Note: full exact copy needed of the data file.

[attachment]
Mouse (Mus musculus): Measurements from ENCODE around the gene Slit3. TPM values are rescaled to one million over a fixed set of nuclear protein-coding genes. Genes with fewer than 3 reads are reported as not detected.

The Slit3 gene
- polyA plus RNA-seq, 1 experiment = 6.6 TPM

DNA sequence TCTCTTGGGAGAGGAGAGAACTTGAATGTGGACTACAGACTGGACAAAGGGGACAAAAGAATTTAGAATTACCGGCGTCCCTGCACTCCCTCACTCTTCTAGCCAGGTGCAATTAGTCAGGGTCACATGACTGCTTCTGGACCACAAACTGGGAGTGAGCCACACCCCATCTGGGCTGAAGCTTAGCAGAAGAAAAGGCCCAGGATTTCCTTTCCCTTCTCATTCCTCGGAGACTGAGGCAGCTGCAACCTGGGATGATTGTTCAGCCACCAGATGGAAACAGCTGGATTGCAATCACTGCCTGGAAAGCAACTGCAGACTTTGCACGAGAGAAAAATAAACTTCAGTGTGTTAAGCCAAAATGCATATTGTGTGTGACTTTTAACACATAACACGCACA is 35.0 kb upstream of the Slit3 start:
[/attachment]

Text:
Mouse (Mus musculus): Measurements from ENCODE around the gene Slit3. TPM values are rescaled to one million over a fixed set of nuclear protein-coding genes. Genes with fewer than 3 reads are reported as not detected.

The Slit3 gene
- polyA plus RNA-seq, 1 experiment = 6.6 TPM

DNA sequence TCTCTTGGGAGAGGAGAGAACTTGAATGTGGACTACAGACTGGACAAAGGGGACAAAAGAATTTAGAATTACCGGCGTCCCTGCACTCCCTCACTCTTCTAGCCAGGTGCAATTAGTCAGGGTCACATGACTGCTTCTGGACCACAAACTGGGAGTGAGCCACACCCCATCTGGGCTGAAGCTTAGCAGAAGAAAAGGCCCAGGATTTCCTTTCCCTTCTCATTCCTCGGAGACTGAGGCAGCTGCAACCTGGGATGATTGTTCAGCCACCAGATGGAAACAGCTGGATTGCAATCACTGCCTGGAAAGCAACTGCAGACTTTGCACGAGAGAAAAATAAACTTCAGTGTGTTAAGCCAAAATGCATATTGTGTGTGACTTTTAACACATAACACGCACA is 35.0 kb upstream of the Slit3 start: